Everyone needs emotional support. For some people, this truism presents quite a quandary when community spaces feel unsafe.
People of color (POC) experience our mainstream society in a unique way. They exist within a system that is often unfair. In some cases, it’s even rigged against them. There has been a lot of talk about white privilege and racism lately. Sadly, it’s more pervasive than we may wish to admit. However, one does not have to look for hate speech or bias crimes to see it in action.
Minute by minute, a POC is making small decisions about trust and safety. Will their community support them or let them down? Will the letdowns be conscious or unconscious? Either way, how can they (POC) get their emotional needs acknowledged and met?
What is “Emotional Support”?
As it pertains to emotional support, the care and sense of belonging people need are often demonstrated through:
It can be expressed in many ways. These range from physical to verbal to simply being present. People seek and find emotional support from many sources, e.g.
- Neighbors, religious groups, co-workers, etc.
Humans are social creatures. We need such support in order to maintain our overall wellness. Those of us who receive (and give) emotional support on a regular basis display a deeper sense of mental and physical health. Providing emotional support is a skill. It may come naturally for some folks but everyone can learn it. Still, a common obstacle to this learning process is the unspoken biases we encounter and internalize.
How POC Can Secure Solid Emotional Support
Friends and Family
This may sound obvious. But you can start by reaching out to those closest to you. There is more to people than they may initially let on. Test the waters. That in-law or neighbor may be the right place to begin.
There has been an upswing in activism lately. You may find solace among a passionate group of like-minded souls. By the same token, shared religious and spiritual pursuits can have the same effect.
Hobbies and Interests
Not everything has to feel so “serious.” Whether it’s basketball or chess or anything that interests you, a hobby can put you in contact with kindred spirits. The mere act of getting out of your house or beyond your social circle can shift your mood.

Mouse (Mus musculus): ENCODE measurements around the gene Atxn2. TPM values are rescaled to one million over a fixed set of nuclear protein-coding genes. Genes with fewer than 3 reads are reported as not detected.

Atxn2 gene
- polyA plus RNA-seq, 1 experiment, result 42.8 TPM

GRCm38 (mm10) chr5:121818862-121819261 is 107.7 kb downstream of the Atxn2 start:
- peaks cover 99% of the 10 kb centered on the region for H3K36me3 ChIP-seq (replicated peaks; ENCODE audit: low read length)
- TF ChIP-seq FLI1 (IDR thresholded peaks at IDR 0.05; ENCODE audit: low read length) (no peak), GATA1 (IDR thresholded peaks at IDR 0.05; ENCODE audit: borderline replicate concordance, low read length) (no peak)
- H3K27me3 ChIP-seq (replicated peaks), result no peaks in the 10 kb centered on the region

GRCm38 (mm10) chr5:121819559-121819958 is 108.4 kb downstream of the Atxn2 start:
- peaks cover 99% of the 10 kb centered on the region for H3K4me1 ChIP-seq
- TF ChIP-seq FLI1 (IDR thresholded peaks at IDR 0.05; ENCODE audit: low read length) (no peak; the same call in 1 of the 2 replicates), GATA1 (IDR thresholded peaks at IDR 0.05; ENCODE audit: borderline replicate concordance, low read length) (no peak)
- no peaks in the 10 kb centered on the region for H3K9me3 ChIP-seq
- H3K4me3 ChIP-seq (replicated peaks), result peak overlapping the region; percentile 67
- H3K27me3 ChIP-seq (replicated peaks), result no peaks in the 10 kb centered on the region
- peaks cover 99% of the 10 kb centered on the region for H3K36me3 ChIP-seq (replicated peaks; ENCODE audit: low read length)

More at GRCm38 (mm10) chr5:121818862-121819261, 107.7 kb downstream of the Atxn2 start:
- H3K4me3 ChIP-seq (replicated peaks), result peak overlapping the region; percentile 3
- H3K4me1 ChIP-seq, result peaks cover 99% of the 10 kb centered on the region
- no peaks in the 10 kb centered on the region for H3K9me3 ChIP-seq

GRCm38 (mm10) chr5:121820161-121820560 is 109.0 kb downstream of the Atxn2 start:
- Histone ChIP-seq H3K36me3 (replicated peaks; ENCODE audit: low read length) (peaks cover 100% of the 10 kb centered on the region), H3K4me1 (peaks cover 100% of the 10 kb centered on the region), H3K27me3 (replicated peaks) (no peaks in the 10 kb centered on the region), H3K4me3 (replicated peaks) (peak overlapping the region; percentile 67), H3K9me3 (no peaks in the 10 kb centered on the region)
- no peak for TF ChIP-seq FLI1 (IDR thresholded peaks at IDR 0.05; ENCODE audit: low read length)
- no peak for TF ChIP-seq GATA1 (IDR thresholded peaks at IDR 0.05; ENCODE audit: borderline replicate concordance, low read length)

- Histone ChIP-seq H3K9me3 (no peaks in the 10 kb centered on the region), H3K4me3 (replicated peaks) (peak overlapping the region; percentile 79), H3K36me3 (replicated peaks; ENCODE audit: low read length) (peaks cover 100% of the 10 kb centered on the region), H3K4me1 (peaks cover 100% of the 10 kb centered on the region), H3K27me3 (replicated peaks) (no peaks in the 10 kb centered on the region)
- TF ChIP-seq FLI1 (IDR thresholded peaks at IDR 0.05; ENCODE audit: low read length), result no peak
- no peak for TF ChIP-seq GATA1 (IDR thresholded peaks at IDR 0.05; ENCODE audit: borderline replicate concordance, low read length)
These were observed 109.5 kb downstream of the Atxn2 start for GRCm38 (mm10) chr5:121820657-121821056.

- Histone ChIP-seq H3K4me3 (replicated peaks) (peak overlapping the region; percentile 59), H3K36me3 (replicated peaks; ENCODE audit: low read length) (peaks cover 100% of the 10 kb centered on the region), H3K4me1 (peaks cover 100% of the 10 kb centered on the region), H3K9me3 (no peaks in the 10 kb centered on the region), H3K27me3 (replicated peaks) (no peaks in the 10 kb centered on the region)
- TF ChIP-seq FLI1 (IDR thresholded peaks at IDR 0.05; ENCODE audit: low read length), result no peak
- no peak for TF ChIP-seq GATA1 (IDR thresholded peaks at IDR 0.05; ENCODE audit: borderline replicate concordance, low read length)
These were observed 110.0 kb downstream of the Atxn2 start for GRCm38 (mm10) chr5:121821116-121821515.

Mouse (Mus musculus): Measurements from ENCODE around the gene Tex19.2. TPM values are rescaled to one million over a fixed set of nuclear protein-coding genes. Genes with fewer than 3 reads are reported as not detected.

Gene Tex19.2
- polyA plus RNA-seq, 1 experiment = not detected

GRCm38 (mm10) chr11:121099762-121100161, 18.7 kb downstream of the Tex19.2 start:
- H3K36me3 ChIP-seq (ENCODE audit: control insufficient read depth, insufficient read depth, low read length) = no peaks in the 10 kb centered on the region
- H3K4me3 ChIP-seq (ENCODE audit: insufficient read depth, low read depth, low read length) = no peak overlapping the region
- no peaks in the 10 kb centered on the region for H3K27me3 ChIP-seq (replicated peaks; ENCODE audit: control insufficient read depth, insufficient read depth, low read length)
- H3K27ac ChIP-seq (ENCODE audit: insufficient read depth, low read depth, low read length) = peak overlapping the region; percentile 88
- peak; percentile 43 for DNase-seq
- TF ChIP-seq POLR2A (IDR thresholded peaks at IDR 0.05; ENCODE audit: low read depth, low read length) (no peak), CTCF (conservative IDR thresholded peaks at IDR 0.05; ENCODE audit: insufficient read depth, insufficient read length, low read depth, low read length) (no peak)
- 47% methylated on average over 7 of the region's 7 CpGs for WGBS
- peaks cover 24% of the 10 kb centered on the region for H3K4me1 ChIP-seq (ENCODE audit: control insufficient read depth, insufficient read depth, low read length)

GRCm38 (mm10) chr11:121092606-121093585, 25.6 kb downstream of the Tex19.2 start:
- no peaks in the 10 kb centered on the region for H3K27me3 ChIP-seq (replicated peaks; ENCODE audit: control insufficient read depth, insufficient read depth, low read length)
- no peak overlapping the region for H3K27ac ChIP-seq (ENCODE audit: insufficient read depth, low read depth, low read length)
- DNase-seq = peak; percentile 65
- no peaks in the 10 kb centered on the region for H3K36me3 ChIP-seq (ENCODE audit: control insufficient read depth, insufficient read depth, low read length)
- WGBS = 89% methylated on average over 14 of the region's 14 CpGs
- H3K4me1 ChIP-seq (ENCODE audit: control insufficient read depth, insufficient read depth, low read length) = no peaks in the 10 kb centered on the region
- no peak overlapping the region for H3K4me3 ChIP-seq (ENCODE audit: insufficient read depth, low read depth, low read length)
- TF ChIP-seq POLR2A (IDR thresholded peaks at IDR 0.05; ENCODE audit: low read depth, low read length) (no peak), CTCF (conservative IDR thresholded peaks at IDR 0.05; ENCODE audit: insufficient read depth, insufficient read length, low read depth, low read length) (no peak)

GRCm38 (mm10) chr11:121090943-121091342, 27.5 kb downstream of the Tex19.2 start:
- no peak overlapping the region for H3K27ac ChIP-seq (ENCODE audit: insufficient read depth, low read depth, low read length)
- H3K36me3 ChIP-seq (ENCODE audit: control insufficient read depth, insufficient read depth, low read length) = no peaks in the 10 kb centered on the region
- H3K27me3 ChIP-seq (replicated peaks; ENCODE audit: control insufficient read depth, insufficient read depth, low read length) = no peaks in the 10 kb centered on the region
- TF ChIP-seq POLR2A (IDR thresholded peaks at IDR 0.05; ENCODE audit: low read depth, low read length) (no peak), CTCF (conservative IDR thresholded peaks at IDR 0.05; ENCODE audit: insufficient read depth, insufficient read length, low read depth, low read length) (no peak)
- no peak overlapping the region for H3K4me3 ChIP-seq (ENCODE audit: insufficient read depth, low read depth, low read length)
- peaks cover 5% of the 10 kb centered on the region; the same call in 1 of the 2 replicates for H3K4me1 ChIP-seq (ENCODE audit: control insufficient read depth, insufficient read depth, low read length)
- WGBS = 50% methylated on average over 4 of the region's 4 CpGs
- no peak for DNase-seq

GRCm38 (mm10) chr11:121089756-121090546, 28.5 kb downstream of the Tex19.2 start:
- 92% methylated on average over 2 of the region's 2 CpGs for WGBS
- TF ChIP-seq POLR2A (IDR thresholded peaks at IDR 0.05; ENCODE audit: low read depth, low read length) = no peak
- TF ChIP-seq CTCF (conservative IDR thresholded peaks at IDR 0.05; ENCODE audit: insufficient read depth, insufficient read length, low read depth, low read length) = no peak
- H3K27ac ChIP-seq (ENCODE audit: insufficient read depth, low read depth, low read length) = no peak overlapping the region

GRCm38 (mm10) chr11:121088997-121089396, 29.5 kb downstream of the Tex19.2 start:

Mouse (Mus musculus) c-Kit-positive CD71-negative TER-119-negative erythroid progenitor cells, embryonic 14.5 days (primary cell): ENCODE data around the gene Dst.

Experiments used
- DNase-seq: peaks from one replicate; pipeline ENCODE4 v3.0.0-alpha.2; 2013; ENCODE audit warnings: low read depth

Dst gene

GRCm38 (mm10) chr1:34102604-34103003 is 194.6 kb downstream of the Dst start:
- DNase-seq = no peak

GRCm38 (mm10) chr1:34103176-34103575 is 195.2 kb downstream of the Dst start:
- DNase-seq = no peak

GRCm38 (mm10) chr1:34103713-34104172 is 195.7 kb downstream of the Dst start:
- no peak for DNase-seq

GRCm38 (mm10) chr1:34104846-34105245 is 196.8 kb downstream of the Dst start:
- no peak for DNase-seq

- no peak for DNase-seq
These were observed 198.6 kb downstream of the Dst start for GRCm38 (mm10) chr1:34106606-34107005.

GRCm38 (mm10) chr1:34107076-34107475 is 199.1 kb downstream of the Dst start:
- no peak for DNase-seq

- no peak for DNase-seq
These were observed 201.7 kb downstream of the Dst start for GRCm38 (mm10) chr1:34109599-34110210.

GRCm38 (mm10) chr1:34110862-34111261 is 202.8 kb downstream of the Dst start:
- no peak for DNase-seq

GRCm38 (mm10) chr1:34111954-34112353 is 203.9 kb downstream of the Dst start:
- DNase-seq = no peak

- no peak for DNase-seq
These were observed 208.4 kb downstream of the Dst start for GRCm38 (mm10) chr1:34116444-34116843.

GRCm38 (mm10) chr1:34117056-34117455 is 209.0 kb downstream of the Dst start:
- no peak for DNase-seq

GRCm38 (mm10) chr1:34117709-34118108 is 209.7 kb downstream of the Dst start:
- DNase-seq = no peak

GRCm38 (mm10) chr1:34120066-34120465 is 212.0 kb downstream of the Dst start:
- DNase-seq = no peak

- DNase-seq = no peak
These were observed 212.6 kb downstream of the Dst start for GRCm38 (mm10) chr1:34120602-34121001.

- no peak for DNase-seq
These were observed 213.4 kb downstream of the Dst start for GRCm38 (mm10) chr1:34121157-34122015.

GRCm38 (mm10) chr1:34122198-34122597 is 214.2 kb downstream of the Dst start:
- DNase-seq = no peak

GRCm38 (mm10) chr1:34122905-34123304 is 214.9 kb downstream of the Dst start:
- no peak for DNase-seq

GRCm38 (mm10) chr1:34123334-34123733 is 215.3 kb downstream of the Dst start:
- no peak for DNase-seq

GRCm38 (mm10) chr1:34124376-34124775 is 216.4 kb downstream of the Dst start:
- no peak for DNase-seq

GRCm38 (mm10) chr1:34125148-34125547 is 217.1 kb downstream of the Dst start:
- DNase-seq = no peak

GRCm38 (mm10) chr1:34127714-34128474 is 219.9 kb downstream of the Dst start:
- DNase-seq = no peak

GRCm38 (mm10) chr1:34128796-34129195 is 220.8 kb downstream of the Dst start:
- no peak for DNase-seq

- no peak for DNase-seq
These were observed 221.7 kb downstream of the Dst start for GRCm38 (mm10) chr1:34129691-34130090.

Some clichés exist because they are almost universally true. For example, you have heard platitudes about helping others in order to help yourself. Why? Because they work! This suggestion often intersects with activism.
This can take place in-person or online. Either way, the goal is to find a supportive environment. You may talk about similar experiences. You may share success stories. Wherever this experience takes you, it will empower you to speak honestly and openly.
When the Support You Get (or Give) is Just Not Enough
Bucking up against social dynamics can be a tough experience. For POC, you may become discouraged at how widespread and enduring it feels. For those trying to change their viewpoints, the blind spots may be too numerous. Both groups could use some professional guidance.
As much as you wish to be a supportive ally, the dynamics at play can get in the way. A skilled therapist can help you identify the patterns that hold you back. The more you know about yourself, the more you can give to those in need.
For POC, counseling is a safe space. It presents an opportunity to air out emotions in a supportive environment. The more you know about yourself, the better you are at finding the allies you need.
For both groups, it all starts with a phone call and a consultation. Please read more about job and career support. Let’s set up a consultation so we can discuss approaches to these sensitive relationship matters before we start on a path of healing.